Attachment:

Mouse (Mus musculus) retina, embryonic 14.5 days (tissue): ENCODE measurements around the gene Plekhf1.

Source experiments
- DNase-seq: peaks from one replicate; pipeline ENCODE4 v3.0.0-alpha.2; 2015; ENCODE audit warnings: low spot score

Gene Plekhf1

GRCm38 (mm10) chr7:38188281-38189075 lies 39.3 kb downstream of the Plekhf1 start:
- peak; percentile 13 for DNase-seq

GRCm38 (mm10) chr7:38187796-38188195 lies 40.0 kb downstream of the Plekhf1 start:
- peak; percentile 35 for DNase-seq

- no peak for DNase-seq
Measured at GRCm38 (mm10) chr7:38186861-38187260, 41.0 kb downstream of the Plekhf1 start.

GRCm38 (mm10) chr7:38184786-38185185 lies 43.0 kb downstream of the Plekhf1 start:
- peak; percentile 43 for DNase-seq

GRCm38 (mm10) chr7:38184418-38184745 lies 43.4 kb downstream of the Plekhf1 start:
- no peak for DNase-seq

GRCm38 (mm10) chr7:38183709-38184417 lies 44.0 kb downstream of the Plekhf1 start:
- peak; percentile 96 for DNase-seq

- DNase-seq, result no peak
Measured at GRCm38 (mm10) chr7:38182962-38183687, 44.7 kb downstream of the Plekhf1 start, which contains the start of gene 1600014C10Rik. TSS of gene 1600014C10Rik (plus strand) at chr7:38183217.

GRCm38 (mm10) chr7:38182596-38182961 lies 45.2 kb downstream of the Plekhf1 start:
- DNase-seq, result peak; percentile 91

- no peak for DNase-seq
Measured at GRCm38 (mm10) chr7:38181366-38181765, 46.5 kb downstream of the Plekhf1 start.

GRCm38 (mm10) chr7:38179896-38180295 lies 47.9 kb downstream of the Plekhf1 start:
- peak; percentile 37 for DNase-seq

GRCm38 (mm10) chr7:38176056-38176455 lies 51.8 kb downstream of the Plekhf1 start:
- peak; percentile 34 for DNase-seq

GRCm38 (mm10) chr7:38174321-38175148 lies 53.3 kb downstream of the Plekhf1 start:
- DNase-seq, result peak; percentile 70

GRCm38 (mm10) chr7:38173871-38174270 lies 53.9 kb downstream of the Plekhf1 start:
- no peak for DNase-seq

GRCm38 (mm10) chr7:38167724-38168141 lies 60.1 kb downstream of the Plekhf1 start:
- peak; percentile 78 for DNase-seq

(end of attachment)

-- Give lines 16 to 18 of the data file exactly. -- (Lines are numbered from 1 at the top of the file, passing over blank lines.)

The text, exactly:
- peak; percentile 96 for DNase-seq

- DNase-seq, result no peak
Measured at GRCm38 (mm10) chr7:38182962-38183687, 44.7 kb downstream of the Plekhf1 start, which contains the start of gene 1600014C10Rik. TSS of gene 1600014C10Rik (plus strand) at chr7:38183217.